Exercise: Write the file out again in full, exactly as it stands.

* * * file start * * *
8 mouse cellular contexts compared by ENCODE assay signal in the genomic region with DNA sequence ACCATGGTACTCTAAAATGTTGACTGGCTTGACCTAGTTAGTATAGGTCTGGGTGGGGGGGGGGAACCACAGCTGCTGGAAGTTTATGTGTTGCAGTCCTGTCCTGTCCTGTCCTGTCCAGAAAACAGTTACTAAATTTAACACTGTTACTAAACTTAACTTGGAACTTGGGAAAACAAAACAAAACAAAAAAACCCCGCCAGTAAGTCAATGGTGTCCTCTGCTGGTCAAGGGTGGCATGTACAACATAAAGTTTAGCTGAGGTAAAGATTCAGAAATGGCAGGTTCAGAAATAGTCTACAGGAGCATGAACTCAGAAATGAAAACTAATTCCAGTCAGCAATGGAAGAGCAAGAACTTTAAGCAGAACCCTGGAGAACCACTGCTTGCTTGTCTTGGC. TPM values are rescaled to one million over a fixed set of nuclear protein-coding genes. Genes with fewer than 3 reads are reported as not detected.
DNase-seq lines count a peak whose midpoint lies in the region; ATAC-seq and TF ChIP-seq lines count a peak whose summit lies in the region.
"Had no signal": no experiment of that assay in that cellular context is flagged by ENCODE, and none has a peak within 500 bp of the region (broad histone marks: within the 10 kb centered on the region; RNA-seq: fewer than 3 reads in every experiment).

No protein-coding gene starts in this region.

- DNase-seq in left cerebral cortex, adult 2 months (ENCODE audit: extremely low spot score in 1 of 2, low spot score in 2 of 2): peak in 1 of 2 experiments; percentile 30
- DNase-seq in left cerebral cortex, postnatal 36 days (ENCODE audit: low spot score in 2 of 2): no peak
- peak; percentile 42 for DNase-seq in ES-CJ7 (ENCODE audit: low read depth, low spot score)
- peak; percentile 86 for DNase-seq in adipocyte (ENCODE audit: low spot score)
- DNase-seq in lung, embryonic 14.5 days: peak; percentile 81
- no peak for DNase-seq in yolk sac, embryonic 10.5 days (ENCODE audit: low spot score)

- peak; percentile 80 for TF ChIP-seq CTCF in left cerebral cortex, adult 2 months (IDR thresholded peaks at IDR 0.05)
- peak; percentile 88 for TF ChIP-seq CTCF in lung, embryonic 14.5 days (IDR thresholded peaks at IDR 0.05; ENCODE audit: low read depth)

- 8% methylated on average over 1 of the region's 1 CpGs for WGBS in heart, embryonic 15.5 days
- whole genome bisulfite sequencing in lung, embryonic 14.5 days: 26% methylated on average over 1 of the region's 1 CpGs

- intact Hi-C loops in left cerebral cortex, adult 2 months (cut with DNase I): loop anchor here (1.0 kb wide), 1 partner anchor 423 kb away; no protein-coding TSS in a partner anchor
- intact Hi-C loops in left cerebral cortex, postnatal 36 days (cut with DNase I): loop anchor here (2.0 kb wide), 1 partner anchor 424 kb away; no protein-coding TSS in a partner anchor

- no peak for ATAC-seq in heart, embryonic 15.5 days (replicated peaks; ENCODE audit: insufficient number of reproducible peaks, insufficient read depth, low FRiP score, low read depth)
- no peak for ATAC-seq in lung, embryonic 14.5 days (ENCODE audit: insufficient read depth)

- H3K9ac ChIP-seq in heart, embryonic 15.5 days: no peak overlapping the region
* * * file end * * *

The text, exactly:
8 mouse cellular contexts compared by ENCODE assay signal in the genomic region with DNA sequence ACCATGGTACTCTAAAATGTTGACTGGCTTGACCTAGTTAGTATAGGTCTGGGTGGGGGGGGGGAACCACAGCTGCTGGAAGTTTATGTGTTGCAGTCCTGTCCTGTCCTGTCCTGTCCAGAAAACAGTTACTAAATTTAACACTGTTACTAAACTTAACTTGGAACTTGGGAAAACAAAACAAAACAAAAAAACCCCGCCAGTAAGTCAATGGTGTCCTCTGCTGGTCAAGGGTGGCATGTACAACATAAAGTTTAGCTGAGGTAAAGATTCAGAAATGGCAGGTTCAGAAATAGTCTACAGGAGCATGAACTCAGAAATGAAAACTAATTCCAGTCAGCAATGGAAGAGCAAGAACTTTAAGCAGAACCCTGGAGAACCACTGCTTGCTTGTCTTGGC. TPM values are rescaled to one million over a fixed set of nuclear protein-coding genes. Genes with fewer than 3 reads are reported as not detected.
DNase-seq lines count a peak whose midpoint lies in the region; ATAC-seq and TF ChIP-seq lines count a peak whose summit lies in the region.
"Had no signal": no experiment of that assay in that cellular context is flagged by ENCODE, and none has a peak within 500 bp of the region (broad histone marks: within the 10 kb centered on the region; RNA-seq: fewer than 3 reads in every experiment).

No protein-coding gene starts in this region.

- DNase-seq in left cerebral cortex, adult 2 months (ENCODE audit: extremely low spot score in 1 of 2, low spot score in 2 of 2): peak in 1 of 2 experiments; percentile 30
- DNase-seq in left cerebral cortex, postnatal 36 days (ENCODE audit: low spot score in 2 of 2): no peak
- peak; percentile 42 for DNase-seq in ES-CJ7 (ENCODE audit: low read depth, low spot score)
- peak; percentile 86 for DNase-seq in adipocyte (ENCODE audit: low spot score)
- DNase-seq in lung, embryonic 14.5 days: peak; percentile 81
- no peak for DNase-seq in yolk sac, embryonic 10.5 days (ENCODE audit: low spot score)

- peak; percentile 80 for TF ChIP-seq CTCF in left cerebral cortex, adult 2 months (IDR thresholded peaks at IDR 0.05)
- peak; percentile 88 for TF ChIP-seq CTCF in lung, embryonic 14.5 days (IDR thresholded peaks at IDR 0.05; ENCODE audit: low read depth)

- 8% methylated on average over 1 of the region's 1 CpGs for WGBS in heart, embryonic 15.5 days
- whole genome bisulfite sequencing in lung, embryonic 14.5 days: 26% methylated on average over 1 of the region's 1 CpGs

- intact Hi-C loops in left cerebral cortex, adult 2 months (cut with DNase I): loop anchor here (1.0 kb wide), 1 partner anchor 423 kb away; no protein-coding TSS in a partner anchor
- intact Hi-C loops in left cerebral cortex, postnatal 36 days (cut with DNase I): loop anchor here (2.0 kb wide), 1 partner anchor 424 kb away; no protein-coding TSS in a partner anchor

- no peak for ATAC-seq in heart, embryonic 15.5 days (replicated peaks; ENCODE audit: insufficient number of reproducible peaks, insufficient read depth, low FRiP score, low read depth)
- no peak for ATAC-seq in lung, embryonic 14.5 days (ENCODE audit: insufficient read depth)

- H3K9ac ChIP-seq in heart, embryonic 15.5 days: no peak overlapping the region